Not only has preschool special education explained some of C’s behaviors, it is providing an opportunity to improve those behaviors. He is starting O/T this week. Z and I are attending a two night class on using sensory strategies with preschoolers that starts Wednesday. We aren’t expecting a magic bullet, but we are ready to do the work.

C has an extra set of challenges, but that does not mean he is off the hook when it comes to behaving. We will support him and give him some latitude, but at the end of the day his difficulties cannot be an excuse for him to do whatever the hell he wants to do.

My heart stuttered, not just because he was facing hard things, but because I was simultaneously flooded with joy. Weird, I know. But hear me out.

I have never heard him take responsibility for his actions before. He simply hasn’t had the words to do it. Speech therapy has done wonders for him. Just over a year ago he was basically non-verbal. He is a different kid these days. The leaps in verbal development are positively influencing his social and emotional behavior. He is engaging in imaginative play with his peers, he has special friends that he seeks out at school. His teacher actually used the word blossoming to describe his progress. It meant so much that I had to blink back tears when she said it to me.

He broke a toy this morning. And he articulated that it was his responsibility. I am proud of my kid.

sweet yoda

Fourth year one of the boys has been Yoda. We sure got our money’s worth out of the costume.

Blast Off!

me and my boy

He is a snuggler.

Anxiety Vignettes: #1

You want to cry while you are waiting for a lemon cake to come out of the oven? Watch the Almost Famous trailer.

Glibly posted to facebook on Saturday night. While both crying and waiting for a lemon cake to come out of the oven.

A friend asked why? and I was confounded for a moment. Doesn’t everyone cry at almost every movie trailer ever? She pointed out the movie was fun and the characters were having a good time. And it sat me right on my ass. She was, or is right. For the most part they are having a pretty fucking terrific time. Particularly in the moment I cited as a tear making, when Penny tells the kid he already is home.

In yet another moment of glibness I typed I find 95% of all human interactions sad. Funny and then sad. Because I’m broken. Good news for you, though! Happy people live longer!

Anxiety creates emotional precariousness. Tears are never far away. Neither is laughter. Both show up at the most inappropriate times. Both show up at the exact right time. When life is overwhelming and absurd they are a valve that releases enough pressure to keep me from giving up. It is why someone who has intense IBS loves poop jokes so much. If I don’t laugh I cry. If I don’t cry I laugh.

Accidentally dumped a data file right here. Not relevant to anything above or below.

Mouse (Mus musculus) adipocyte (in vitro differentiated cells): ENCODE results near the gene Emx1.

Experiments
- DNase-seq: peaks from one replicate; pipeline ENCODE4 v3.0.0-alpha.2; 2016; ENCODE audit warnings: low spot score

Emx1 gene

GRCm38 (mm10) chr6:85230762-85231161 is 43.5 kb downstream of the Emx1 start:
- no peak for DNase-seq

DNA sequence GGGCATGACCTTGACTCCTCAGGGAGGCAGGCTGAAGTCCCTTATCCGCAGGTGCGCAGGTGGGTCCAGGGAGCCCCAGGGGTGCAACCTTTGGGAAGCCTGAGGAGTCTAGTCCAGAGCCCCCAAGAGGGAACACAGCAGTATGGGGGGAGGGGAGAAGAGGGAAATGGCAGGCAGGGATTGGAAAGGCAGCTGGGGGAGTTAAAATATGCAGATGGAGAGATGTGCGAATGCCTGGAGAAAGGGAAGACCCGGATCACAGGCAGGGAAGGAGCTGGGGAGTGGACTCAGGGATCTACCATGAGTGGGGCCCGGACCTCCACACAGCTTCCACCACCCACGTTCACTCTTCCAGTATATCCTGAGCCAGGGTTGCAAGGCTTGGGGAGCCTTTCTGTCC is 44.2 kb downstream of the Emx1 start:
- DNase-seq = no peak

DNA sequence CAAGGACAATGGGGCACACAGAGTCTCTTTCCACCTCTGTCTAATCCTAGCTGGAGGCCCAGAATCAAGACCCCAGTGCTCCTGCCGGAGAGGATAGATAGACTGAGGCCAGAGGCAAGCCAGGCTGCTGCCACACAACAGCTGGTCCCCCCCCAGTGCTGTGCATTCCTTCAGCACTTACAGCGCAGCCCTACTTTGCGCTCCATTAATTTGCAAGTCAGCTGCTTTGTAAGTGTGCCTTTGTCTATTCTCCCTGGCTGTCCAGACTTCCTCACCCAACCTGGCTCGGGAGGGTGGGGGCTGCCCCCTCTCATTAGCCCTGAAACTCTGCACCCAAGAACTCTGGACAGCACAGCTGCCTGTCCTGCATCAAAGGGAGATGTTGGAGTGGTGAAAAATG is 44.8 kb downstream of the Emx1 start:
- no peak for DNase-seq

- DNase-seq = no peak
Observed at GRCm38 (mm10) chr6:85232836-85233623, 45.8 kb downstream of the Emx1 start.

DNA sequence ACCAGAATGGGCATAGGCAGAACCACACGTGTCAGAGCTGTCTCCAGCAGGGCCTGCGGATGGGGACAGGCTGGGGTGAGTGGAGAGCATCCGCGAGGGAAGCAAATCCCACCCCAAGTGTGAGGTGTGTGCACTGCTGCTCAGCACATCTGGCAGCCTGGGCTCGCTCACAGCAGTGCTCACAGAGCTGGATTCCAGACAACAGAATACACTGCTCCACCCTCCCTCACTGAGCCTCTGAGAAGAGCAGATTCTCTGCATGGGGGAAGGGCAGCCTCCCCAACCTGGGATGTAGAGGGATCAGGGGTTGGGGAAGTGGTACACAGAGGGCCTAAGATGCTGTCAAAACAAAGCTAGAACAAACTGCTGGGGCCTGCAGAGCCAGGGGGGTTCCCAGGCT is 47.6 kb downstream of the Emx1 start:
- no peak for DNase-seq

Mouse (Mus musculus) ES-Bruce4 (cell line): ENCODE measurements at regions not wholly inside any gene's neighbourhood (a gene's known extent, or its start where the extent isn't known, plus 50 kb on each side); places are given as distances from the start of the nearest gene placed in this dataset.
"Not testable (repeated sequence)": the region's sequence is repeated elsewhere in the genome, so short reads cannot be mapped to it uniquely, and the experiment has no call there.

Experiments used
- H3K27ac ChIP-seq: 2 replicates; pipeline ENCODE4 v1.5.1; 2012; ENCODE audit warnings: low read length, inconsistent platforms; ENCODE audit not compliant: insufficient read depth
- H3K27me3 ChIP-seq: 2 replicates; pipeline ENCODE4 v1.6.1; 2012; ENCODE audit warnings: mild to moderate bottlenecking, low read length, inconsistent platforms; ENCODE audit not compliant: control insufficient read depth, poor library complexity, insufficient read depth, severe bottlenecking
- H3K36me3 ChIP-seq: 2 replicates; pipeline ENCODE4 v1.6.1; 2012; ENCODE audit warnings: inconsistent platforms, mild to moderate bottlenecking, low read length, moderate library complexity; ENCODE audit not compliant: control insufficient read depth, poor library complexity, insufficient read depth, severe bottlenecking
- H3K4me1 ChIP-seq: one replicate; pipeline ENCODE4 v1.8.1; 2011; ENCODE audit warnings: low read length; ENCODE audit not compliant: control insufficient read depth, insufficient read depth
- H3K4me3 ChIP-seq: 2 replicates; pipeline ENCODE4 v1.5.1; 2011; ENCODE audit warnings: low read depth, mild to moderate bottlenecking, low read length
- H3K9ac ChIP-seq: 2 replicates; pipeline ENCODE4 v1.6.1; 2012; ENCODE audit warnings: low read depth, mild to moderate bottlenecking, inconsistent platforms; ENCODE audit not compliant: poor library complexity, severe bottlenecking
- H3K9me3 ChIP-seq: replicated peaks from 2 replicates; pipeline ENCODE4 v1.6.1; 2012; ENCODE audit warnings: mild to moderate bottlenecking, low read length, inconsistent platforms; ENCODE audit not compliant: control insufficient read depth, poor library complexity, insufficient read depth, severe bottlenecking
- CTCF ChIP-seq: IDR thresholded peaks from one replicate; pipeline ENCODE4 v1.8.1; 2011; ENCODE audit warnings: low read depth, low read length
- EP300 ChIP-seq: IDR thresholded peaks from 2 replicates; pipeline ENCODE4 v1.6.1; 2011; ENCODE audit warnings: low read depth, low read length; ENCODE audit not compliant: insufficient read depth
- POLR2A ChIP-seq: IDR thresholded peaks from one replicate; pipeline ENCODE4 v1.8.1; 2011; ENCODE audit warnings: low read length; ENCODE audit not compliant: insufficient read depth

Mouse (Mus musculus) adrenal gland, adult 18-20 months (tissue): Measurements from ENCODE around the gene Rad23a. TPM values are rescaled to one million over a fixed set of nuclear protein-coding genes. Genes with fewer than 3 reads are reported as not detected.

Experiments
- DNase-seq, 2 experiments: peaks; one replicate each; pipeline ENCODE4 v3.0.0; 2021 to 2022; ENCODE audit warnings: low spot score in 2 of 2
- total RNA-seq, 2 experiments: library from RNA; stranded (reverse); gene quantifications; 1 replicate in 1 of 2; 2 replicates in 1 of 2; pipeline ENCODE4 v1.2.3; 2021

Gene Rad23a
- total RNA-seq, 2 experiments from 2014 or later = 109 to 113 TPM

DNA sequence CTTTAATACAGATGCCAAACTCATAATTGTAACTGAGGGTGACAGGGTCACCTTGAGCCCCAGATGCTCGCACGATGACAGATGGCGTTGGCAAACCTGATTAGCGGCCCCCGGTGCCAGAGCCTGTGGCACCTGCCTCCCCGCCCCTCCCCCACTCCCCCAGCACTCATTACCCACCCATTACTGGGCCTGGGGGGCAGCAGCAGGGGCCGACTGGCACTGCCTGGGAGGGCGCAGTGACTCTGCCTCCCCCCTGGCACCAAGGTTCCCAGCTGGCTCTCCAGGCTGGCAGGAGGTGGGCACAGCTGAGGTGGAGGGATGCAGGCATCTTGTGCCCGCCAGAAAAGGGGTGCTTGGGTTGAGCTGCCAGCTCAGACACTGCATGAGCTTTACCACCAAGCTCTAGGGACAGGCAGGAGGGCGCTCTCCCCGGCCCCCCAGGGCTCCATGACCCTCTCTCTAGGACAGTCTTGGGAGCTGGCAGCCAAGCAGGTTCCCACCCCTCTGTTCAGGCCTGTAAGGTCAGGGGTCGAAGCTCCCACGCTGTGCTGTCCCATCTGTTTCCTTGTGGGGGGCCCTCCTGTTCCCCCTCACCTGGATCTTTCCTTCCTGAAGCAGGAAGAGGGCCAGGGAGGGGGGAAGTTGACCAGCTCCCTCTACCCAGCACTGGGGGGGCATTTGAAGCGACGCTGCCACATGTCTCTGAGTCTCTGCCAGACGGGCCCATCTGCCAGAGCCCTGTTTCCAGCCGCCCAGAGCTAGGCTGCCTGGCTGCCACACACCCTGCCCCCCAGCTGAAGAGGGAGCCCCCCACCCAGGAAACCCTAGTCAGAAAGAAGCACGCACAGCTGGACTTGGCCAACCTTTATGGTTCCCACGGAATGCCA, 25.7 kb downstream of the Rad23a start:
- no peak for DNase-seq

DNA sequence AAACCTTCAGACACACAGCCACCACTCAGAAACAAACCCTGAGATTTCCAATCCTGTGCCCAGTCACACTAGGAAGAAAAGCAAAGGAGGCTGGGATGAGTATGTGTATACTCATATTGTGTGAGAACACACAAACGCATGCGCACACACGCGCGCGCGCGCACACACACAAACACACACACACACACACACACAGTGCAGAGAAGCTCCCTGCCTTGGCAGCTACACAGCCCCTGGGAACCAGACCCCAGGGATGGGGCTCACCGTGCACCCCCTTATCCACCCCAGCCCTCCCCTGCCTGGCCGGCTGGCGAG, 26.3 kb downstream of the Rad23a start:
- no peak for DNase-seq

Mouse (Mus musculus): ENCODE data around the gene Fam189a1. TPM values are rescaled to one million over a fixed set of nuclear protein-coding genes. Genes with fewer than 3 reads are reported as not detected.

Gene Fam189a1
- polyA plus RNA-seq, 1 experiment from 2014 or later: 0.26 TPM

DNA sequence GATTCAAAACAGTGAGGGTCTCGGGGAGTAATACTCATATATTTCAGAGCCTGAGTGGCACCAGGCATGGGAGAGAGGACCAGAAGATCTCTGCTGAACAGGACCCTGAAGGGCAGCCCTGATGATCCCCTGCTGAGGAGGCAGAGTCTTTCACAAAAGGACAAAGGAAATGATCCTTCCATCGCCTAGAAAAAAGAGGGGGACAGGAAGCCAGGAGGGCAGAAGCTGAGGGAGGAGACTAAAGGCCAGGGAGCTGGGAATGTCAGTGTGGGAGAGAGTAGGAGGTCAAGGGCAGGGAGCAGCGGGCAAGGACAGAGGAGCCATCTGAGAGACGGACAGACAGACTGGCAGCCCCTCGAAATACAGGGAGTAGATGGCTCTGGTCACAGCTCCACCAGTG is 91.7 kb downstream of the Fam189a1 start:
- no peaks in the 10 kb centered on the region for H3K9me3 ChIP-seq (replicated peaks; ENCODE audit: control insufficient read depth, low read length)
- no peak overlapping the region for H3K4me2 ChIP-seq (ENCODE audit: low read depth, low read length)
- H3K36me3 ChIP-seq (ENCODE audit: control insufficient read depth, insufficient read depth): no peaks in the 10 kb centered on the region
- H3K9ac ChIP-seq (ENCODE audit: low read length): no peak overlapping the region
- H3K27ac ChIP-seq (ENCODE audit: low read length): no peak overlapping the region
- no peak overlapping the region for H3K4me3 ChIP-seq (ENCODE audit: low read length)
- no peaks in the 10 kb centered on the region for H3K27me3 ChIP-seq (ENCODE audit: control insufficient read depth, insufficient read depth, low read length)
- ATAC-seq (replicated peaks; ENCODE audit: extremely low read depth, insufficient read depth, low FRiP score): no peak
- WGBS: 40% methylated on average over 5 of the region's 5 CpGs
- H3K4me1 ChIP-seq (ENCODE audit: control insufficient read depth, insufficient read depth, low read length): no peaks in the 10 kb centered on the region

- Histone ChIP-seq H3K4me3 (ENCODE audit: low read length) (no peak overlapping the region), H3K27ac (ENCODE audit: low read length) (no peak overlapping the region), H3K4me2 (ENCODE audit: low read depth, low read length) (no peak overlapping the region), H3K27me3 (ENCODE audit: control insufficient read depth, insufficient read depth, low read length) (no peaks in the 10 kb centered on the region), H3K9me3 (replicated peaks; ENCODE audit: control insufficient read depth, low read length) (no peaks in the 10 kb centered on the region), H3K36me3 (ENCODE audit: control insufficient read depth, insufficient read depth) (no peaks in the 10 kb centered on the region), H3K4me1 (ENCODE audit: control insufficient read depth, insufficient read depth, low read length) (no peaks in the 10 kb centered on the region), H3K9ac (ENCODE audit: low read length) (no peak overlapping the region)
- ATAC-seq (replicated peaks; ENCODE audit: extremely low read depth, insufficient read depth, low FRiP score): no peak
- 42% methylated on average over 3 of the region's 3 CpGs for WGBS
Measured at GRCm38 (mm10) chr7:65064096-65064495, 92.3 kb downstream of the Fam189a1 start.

So. Introducing Anxiety Vignettes. Moments of absurdity that make me laugh or make me cry. Coping mechanisms that seem reasonable until I need to explain them to someone else.

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Dad came with me and the boys to school drop off last Monday before I took him to the airport. We lingered in the kindergarten room which meant we pulled into the preschool parking lot the the perfectly worst time. I stopped at the t-bone in the road to assess options. Most spaces on the near side were full, and every single space was taken on the far side in the half of the lot closest to school.

Dad, ” There’s a space over there.”

Me, “I can’t park there.”

Dad, “Um, ok….there is a space over there.”

Me, “I can’t park there.”

Dad, “What are you taking about?”

I pulled around to the half of the lot farther from school. My parents usually have a no-visiting-Syracuse rule when the temps fall below 60F, and it was a pretty cold morning. I believe my dad was wearing every item of clothing he brought with him.

Dad, “WHAT ARE YOU DOING?”

Me, “I CAN’T PARK OVER THERE!”

Dad, “WHY?”

Me, “BECAUSE SOMETHING BAD WILL HAPPEN!”

Silence.

Me, “If I park on that side something bad will happen. I have to park on this side…..so something bad doesn’t happen.”

Every space was filled on the right side, by which I mean the correct side. I pulled to the end of the lot. And I made my own space in the dirt/grass/beginning of a path.

Dad looked at me incredulously.

My face was burning, “What?”

Silence.

Me, “Um…..something bad will happen.”

I looked at him. He started laughing. I started laughing. He sighed.

We trudged toward the building. By the time we walked to the other end of the lot there were a bunch of empty spaces on the safe side. But who knows what calamity I prevented by parking on the correct side of the lot?

Please, don’t all thank me at once.

c school picture

School picture.

last soccer game

Last day of soccer. T’s level of focus was….underwhelming.

reluctant vampire

Reluctant vampire.

boy in tree

Boy in tree.